Commissioners asked whether the charge is continuous, meaning the person incurs an additional charge each day they are found in violation of the order. Town Attorney Jay Coward said he would investigate that in case the situation arises.
However, amidst discussions of potential misdemeanors and continuous charges, Highlands Police Chief Bill Harrell said he believes the community supports the Commissioners’ goal to stop the spread of coronavirus.
“There’s no absolute answer to this,” said Harrell. “The majority will comply, and we’ll deal with the rest as it comes our way. Nobody wants this and they’re looking for direction.”
Other options under discussion
Commissioners discussed action taken by other proactive communities and Coward said Swain and Graham counties have implemented such measures as road closures at entry points and curfews for residents.
Almost all of those present at the meeting voiced concerns over the impact road closures would have on the Town, and what the logistics to properly monitor access points would entail.
“We simply don’t have the manpower,” said Harrell.
This is not to say Harrell couldn’t go grab some concrete roadblocks from N.C. Department of Transportation and set up impassable-unmanned barricades at multiple points around Highlands, but Taylor said the Board wasn’t going to take that step on Wednesday.
“Without the county behind this, I find it very problematic to close off the Town,” said Taylor.
The BoC held its first emergency meeting on Monday earlier this week and Taylor often asked Coward if the Board had the authority to implement actions under discussion such as road closures.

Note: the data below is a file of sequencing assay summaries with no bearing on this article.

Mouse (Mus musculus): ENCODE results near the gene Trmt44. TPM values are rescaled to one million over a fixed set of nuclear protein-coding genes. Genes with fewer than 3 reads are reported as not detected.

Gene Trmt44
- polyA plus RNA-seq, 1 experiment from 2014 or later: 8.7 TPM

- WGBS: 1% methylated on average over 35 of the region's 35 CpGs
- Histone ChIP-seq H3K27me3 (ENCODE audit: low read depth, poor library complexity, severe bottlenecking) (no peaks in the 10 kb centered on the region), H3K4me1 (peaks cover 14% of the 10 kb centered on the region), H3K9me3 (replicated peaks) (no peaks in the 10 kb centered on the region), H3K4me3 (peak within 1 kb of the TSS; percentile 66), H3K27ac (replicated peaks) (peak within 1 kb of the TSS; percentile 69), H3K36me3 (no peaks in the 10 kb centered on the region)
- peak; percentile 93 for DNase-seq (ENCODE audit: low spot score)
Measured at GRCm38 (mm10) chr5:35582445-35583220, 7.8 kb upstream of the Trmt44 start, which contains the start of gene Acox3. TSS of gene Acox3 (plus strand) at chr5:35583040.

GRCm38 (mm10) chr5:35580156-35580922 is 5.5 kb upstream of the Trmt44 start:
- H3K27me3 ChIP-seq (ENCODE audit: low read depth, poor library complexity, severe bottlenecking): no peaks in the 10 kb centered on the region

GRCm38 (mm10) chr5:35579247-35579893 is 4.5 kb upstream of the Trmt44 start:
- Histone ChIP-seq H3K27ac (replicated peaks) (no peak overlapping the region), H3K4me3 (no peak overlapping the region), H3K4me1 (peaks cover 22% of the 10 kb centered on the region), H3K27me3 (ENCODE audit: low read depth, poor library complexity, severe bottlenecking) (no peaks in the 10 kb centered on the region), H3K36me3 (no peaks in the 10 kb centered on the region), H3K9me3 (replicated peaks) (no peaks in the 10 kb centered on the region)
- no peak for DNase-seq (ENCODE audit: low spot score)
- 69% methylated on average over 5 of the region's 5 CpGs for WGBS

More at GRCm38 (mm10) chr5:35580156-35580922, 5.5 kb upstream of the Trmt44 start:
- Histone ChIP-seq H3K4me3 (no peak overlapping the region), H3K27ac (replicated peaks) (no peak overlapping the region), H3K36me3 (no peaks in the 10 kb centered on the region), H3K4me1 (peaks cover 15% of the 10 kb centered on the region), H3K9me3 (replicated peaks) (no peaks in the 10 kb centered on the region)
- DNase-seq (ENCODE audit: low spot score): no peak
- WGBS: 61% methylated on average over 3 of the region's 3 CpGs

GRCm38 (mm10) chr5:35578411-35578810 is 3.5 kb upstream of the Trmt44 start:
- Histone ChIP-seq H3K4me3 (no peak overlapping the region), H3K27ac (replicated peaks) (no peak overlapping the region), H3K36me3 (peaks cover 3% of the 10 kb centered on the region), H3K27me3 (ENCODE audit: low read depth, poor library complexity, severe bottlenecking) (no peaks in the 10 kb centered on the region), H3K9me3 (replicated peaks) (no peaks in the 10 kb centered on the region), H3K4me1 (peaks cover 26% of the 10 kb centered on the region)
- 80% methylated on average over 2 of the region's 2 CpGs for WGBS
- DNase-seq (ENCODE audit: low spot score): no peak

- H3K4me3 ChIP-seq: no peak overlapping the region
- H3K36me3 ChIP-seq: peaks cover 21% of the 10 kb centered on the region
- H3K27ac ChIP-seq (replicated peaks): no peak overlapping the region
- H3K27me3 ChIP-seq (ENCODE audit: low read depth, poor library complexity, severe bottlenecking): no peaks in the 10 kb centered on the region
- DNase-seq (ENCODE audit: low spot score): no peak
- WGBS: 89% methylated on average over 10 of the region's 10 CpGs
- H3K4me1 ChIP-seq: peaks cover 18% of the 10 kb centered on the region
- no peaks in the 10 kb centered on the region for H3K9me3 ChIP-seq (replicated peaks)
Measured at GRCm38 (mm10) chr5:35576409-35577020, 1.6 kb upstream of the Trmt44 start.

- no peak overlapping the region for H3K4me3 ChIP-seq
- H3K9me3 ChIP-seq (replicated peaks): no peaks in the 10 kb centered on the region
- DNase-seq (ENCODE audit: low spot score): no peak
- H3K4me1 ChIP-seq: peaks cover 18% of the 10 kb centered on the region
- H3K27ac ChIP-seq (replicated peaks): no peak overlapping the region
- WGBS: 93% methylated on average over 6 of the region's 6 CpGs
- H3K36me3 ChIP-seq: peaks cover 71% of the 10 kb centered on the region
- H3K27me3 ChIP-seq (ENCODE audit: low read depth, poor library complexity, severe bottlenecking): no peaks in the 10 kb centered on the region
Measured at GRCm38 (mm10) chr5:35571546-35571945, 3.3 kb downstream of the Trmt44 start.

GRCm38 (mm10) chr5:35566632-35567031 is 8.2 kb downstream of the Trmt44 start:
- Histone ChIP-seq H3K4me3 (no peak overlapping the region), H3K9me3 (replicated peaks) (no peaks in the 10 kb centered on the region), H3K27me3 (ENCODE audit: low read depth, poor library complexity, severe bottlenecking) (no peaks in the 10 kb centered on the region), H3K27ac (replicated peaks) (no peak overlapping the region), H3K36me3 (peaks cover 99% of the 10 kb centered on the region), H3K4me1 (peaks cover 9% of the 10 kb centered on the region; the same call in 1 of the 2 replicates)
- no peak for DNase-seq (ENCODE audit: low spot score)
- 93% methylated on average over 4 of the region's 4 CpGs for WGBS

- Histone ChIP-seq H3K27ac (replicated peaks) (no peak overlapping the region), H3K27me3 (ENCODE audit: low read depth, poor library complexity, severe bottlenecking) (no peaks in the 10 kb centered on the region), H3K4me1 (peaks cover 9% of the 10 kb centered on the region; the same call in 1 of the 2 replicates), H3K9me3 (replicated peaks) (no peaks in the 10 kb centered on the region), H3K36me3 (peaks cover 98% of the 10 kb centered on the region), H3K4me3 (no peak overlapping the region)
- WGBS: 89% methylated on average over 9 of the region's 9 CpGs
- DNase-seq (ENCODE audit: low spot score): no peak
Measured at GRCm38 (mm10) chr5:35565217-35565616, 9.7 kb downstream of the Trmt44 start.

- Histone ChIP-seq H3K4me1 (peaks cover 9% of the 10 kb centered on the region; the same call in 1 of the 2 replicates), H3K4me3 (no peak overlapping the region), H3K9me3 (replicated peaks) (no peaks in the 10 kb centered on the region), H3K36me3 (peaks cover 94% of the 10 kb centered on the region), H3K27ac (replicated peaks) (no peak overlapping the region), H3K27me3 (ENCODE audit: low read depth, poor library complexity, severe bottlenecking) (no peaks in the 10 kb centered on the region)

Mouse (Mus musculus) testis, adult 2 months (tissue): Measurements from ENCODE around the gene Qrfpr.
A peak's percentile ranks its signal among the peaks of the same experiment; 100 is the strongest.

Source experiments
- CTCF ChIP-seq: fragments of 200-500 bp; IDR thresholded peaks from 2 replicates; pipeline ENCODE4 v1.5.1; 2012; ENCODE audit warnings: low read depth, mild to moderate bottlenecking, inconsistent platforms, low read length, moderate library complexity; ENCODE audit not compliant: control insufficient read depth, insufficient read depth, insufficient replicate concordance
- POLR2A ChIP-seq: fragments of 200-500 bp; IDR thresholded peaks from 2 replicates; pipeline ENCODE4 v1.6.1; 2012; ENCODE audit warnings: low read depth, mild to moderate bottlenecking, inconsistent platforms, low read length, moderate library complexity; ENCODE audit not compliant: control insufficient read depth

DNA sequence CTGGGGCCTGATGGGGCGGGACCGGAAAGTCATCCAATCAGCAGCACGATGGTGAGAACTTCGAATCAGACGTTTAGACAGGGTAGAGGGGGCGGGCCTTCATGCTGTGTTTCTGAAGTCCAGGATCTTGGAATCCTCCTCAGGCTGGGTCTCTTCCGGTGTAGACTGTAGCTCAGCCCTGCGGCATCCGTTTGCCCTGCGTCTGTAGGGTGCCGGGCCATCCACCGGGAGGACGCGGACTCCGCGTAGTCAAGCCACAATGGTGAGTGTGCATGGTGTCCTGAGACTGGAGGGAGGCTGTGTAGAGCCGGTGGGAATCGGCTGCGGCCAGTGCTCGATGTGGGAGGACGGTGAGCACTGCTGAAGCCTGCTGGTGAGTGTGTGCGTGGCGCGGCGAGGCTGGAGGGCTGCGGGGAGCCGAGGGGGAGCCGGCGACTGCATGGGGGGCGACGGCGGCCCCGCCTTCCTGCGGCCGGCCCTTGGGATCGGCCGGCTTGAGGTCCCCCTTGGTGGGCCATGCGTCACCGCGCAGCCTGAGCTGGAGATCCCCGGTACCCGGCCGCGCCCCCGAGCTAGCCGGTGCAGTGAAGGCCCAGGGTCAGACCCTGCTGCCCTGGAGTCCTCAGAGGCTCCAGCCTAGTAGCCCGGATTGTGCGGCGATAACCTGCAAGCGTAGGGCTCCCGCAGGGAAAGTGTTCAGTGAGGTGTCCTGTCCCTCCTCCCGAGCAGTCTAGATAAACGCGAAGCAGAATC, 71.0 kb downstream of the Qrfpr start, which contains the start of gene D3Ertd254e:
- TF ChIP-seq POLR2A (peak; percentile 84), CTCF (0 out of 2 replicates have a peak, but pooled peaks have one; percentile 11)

Coward said the N.C. Emergency Management Act gives local governments the authority and responsibility to act in prevention of, preparation for, response to, and recovery from natural or man-made emergencies, or hostile military or paramilitary action.
“Yes, you can do what you’re suggesting (close roads),” said Coward. “You can shut down all of your roads, or just some of them.The Emergency Management Act allows you to do that.”
For all recent articles and resources regarding COVID-19, click on the COVID-19 tab in the menu at the top of the screen. Information is broken down by topic with links to credible resources that are updated regularly.
Editor’s Note: Town Clerk Gibby Shaheen could have called it a day after the meeting ended, but she stayed and made all the necessary amendments to the proclamation to send out to the media within an hour of the meeting’s adjournment. A big thank you Gibby from Plateau Daily News for helping to keep the community informed.
For more about the N.C. Emergency Management Act HERE.
For more information about COVID-19 from the Macon County Public Health Department click HERE.
For more information about COVID-19 from Gov. Roy Cooper’s Office click HERE.
For more information about COVID-19 from the Centers for Disease Control and Prevention click HERE.
For more information about the North Carolina Utility Commission suspending disconnections click HERE.
Supplemental Municipal Proclamation approved by the Highlands Board of Commissioners on March 25.